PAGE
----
Record type: Article

Abstract

Sensors are being used in increasingly diverse application areas where physical connections to the outside world are difficult. Examples include medical implants, sensors in nuclear processing plants, environmental monitoring and structural monitoring. If the sensor is embedded within a structure, routine maintenance duties such as changing batteries may cause significant problems. The need for having a power supply that will last for the lifetime of the sensor is therefore evident. A popular approach is to use the ambient energy within the environment of the sensor. Possible sources include solar energy, thermal energy from temperature gradients and kinetic energy in the form of environmental vibrations. Each of these approaches offers its own advantages and disadvantages, but of the three techniques mentioned the latter has attracted the least interest to date. The general approach gives rise to the term self-powered microsystem, and a review of such devices is covered by G1ynne-Jones and White]. One of the issues for vibration-based generators is that of energy storage, as the vibrations may not necessarily be present in a continuous and uniform manner. Potential storage media include lithium batteries and super capacitors. The remainder of this paper will be dedicated to the design and modelling of two possible techniques for producing vibration-based generators. The first device is a magnet and coil arrangement where relative movement between the coil and the poles of a permanent magnet generates electricity by electromagnetic induction. The second device is based on using a piezo-electric material to generate electrical energy from vibration-induced deformations (the direct piezo-electric effect). The device is fabricated using thick-film technology, with a piezo-electric paste based on lead zirconate titanate (PZT)2.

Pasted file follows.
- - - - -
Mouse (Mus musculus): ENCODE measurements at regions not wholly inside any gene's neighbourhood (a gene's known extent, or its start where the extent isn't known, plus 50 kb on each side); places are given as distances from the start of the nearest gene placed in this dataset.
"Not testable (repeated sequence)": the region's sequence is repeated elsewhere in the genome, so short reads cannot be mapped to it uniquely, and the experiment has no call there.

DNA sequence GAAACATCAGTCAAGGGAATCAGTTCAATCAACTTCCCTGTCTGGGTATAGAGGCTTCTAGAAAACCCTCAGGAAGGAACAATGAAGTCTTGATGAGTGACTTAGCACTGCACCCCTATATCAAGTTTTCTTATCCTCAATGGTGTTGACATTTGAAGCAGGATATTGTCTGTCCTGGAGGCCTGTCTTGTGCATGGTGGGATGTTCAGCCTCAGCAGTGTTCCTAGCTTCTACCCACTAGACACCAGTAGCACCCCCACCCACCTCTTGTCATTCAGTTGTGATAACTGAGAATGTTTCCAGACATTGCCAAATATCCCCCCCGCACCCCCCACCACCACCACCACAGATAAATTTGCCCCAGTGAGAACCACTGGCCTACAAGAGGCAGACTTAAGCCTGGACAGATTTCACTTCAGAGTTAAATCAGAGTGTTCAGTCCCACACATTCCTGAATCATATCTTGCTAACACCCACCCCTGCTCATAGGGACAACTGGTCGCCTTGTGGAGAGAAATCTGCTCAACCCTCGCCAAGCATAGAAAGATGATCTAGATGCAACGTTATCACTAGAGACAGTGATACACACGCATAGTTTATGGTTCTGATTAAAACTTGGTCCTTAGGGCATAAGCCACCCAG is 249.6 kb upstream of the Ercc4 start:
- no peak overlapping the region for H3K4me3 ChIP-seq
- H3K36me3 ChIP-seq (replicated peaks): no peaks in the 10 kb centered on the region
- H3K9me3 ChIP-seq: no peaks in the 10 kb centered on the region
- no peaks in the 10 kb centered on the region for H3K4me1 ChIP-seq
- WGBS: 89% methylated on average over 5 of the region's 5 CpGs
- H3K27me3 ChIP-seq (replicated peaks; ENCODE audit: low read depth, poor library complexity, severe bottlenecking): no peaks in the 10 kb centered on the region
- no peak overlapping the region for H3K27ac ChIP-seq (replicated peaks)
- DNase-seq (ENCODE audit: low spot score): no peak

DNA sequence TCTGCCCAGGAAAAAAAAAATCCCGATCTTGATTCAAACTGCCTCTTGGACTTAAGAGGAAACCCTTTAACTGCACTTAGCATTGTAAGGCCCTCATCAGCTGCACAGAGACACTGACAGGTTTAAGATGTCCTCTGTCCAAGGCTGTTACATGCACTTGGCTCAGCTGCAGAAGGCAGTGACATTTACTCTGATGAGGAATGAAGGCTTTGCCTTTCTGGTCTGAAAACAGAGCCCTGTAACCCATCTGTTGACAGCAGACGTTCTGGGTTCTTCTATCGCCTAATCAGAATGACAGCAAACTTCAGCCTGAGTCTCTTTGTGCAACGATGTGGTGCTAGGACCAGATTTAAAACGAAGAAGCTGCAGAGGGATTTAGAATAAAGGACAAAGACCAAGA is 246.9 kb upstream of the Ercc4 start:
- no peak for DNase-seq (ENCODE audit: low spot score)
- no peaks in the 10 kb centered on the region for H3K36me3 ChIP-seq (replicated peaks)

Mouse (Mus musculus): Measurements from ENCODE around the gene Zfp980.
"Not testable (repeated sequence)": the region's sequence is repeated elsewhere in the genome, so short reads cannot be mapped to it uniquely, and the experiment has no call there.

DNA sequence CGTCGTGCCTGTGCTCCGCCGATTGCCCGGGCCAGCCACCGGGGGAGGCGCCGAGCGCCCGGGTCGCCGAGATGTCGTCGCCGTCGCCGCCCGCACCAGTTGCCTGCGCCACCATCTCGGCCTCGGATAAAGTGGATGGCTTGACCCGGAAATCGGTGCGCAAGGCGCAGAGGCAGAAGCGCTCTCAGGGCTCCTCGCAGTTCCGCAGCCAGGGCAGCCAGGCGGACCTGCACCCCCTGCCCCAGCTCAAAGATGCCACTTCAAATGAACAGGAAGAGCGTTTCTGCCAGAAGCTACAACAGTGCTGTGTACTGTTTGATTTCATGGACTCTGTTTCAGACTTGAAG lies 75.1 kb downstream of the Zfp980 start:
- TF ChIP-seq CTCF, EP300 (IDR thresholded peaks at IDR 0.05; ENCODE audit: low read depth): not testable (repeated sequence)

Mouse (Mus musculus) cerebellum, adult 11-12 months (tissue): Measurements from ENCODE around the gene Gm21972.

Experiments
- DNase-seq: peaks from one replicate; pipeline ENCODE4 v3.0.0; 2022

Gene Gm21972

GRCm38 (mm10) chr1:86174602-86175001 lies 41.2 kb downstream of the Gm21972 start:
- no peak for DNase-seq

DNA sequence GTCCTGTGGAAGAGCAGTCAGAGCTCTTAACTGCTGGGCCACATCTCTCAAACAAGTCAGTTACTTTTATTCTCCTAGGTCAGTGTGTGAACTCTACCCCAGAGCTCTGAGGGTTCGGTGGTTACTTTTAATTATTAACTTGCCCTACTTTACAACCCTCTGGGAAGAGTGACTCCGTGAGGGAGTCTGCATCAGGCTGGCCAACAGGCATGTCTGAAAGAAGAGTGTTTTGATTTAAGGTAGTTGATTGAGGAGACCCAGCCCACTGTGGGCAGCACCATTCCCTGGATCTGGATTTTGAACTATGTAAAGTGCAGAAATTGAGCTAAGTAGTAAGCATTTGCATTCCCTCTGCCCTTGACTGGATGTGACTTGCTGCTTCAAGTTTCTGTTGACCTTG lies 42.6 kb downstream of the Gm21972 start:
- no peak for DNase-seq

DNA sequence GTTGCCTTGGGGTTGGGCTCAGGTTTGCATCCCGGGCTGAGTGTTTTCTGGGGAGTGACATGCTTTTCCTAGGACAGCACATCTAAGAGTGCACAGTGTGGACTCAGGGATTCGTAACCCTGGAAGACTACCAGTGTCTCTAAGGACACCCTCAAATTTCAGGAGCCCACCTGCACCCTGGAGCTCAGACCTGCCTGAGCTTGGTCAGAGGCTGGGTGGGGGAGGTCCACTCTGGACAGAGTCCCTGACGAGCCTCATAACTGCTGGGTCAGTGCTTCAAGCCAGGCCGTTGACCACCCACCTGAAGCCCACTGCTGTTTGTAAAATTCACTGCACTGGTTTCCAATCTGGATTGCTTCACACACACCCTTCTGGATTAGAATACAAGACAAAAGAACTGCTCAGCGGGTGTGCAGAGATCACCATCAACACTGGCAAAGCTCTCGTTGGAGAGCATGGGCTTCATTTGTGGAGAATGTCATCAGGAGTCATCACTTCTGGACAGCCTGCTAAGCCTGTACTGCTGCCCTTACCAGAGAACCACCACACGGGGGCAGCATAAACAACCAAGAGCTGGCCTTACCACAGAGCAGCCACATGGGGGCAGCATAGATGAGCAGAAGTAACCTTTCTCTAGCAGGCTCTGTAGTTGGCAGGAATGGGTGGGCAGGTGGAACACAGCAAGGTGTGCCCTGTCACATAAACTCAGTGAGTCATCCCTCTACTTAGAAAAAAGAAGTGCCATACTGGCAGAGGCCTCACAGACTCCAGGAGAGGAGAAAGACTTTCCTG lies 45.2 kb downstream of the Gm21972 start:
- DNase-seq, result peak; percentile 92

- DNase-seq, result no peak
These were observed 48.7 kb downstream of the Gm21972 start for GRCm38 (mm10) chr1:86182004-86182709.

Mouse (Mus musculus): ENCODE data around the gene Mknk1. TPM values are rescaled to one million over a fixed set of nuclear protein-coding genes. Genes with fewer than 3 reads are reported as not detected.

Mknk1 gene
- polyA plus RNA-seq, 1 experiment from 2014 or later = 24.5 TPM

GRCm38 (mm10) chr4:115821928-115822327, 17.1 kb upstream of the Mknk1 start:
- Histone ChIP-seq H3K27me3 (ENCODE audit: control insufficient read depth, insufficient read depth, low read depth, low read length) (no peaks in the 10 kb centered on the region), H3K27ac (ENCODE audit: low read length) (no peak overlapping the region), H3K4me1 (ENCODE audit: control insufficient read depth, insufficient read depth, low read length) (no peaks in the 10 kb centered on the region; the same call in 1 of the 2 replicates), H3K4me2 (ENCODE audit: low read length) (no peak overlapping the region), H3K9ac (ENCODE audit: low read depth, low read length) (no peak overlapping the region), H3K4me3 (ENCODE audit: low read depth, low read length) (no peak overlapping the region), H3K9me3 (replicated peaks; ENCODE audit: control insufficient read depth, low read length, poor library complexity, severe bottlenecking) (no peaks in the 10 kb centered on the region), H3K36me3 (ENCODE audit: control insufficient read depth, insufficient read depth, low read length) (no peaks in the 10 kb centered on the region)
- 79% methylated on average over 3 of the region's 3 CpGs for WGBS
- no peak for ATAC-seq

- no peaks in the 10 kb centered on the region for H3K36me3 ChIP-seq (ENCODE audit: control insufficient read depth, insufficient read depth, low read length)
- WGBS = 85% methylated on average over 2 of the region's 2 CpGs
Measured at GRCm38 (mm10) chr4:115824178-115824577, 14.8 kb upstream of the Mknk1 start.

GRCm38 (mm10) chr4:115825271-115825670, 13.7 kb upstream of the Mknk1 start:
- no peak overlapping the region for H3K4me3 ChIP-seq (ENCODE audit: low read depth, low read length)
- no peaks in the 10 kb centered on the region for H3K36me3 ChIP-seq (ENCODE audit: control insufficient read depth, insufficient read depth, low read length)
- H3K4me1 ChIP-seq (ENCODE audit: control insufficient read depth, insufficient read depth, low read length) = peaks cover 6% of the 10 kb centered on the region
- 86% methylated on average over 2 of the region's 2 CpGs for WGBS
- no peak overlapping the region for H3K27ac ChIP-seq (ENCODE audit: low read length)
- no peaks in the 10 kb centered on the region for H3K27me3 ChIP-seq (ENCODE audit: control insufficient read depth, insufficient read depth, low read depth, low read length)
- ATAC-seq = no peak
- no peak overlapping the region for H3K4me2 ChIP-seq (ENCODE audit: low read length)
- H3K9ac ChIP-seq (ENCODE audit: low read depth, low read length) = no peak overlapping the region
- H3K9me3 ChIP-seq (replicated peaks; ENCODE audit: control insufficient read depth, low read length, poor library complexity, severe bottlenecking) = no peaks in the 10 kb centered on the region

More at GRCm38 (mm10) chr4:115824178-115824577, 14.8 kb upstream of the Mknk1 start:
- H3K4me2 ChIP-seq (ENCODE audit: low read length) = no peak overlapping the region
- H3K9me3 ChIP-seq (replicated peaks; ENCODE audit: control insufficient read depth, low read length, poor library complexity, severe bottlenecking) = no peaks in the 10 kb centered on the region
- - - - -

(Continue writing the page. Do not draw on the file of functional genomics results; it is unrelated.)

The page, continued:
Analytical solutions have been derived for a wide range of physical effects and, where appropriate, provide a relatively simple technique for modelling microsystem characteristics. In the case of the microgenerator they have been used to calculate resonant frequencies and electrical power output. Finite element analysis (FEA) is a very powerful and flexible technique for modelling complex geometries and is widely used in the design of microsystems. Typically, the structure is divided into a finite number of elements, each with precisely defined material and physical properties, and computers are used to solve the resulting matrix equations. Many FEA packages exist; the work presented here was performed using the ubiquitous ANSYS® software. FEA is particularly useful in microsystems designs to simulate characteristics such as stress distributions, deflections, resonant frequencies and mode shapes, viscous damping effects, piezo-electric coupling and thermal distributions.

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Published date: 2001

Identifiers

Local EPrints ID: 21739
URI: http://eprints.soton.ac.uk/id/eprint/21739
PURE UUID: 612859a2-4dd6-4979-a84e-64c34220ac6a
ORCID for P. Glynne-Jones: ORCID iD orcid.org/0000-0001-5684-3953
ORCID for S.P. Beeby: ORCID iD orcid.org/0000-0002-0800-1759
ORCID for M. Hill: ORCID iD orcid.org/0000-0001-6448-9448

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Date deposited: 17 Mar 2006
Last modified: 18 Feb 2021 16:54

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Contributors

Author: N.M. White
Author: P. Glynne-Jones ORCID iD
Author: S.P. Beeby ORCID iD
Author: M.J. Tudor
Author: M. Hill ORCID iD